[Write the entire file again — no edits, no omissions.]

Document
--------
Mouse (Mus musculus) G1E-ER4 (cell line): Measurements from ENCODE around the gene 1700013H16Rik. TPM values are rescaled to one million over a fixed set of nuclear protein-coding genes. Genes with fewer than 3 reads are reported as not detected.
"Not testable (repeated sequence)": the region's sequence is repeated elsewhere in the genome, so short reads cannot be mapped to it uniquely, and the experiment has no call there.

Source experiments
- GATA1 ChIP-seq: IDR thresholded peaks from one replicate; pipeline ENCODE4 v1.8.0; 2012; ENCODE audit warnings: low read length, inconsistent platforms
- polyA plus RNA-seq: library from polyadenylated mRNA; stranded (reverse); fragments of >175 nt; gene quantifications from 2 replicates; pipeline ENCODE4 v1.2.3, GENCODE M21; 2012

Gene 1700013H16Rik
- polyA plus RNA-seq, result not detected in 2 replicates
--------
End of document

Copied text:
Mouse (Mus musculus) G1E-ER4 (cell line): Measurements from ENCODE around the gene 1700013H16Rik. TPM values are rescaled to one million over a fixed set of nuclear protein-coding genes. Genes with fewer than 3 reads are reported as not detected.
"Not testable (repeated sequence)": the region's sequence is repeated elsewhere in the genome, so short reads cannot be mapped to it uniquely, and the experiment has no call there.

Source experiments
- GATA1 ChIP-seq: IDR thresholded peaks from one replicate; pipeline ENCODE4 v1.8.0; 2012; ENCODE audit warnings: low read length, inconsistent platforms
- polyA plus RNA-seq: library from polyadenylated mRNA; stranded (reverse); fragments of >175 nt; gene quantifications from 2 replicates; pipeline ENCODE4 v1.2.3, GENCODE M21; 2012

Gene 1700013H16Rik
- polyA plus RNA-seq, result not detected in 2 replicates